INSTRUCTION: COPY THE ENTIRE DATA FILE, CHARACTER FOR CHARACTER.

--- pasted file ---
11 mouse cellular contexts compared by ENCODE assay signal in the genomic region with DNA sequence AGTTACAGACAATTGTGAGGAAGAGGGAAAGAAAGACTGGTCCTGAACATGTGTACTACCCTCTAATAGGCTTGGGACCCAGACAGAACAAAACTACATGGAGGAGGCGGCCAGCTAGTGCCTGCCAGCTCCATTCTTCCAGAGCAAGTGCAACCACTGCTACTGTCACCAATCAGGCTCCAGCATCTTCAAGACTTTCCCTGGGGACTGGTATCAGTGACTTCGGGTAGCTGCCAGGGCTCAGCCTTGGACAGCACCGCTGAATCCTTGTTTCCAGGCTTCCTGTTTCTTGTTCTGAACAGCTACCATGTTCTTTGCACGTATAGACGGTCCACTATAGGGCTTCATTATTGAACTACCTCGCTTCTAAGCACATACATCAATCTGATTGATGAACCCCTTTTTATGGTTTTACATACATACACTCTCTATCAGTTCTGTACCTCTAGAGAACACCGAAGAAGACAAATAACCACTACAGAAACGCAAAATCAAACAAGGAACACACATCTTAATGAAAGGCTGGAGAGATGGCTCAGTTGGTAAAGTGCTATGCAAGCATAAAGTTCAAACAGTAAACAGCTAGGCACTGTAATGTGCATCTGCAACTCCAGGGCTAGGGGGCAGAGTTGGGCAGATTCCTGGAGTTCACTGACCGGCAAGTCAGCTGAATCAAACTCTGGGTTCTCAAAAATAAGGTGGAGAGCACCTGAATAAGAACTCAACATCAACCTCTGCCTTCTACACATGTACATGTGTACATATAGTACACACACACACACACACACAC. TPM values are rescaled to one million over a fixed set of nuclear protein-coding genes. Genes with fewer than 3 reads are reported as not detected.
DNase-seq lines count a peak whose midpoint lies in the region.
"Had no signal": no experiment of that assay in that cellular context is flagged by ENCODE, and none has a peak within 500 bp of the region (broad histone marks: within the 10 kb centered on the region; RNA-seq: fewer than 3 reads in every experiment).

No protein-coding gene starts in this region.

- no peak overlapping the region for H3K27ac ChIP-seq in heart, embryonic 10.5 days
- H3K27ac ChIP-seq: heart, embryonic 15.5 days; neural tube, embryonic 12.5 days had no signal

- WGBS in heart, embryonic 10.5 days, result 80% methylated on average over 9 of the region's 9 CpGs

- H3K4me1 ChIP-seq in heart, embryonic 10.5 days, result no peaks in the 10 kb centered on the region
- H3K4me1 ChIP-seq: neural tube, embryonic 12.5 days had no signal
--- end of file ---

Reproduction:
11 mouse cellular contexts compared by ENCODE assay signal in the genomic region with DNA sequence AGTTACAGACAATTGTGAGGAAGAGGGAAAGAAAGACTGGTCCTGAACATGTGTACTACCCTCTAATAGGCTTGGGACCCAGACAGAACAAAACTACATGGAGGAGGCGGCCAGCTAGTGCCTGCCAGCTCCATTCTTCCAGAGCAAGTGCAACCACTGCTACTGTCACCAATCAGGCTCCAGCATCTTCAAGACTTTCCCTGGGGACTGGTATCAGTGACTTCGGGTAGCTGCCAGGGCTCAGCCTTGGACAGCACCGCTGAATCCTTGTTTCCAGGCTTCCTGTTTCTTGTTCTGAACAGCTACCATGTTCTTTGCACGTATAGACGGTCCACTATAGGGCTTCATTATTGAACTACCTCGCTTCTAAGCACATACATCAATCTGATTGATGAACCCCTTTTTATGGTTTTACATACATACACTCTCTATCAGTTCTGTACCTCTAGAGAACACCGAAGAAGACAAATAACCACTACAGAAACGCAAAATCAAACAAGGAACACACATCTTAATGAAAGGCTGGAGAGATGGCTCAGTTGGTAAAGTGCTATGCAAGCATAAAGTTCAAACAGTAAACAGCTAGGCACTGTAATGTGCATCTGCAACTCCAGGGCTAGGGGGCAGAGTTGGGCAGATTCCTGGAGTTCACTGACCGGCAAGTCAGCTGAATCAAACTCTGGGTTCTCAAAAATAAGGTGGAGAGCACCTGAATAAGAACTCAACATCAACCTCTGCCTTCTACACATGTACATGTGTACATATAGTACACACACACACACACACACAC. TPM values are rescaled to one million over a fixed set of nuclear protein-coding genes. Genes with fewer than 3 reads are reported as not detected.
DNase-seq lines count a peak whose midpoint lies in the region.
"Had no signal": no experiment of that assay in that cellular context is flagged by ENCODE, and none has a peak within 500 bp of the region (broad histone marks: within the 10 kb centered on the region; RNA-seq: fewer than 3 reads in every experiment).

No protein-coding gene starts in this region.

- no peak overlapping the region for H3K27ac ChIP-seq in heart, embryonic 10.5 days
- H3K27ac ChIP-seq: heart, embryonic 15.5 days; neural tube, embryonic 12.5 days had no signal

- WGBS in heart, embryonic 10.5 days, result 80% methylated on average over 9 of the region's 9 CpGs

- H3K4me1 ChIP-seq in heart, embryonic 10.5 days, result no peaks in the 10 kb centered on the region
- H3K4me1 ChIP-seq: neural tube, embryonic 12.5 days had no signal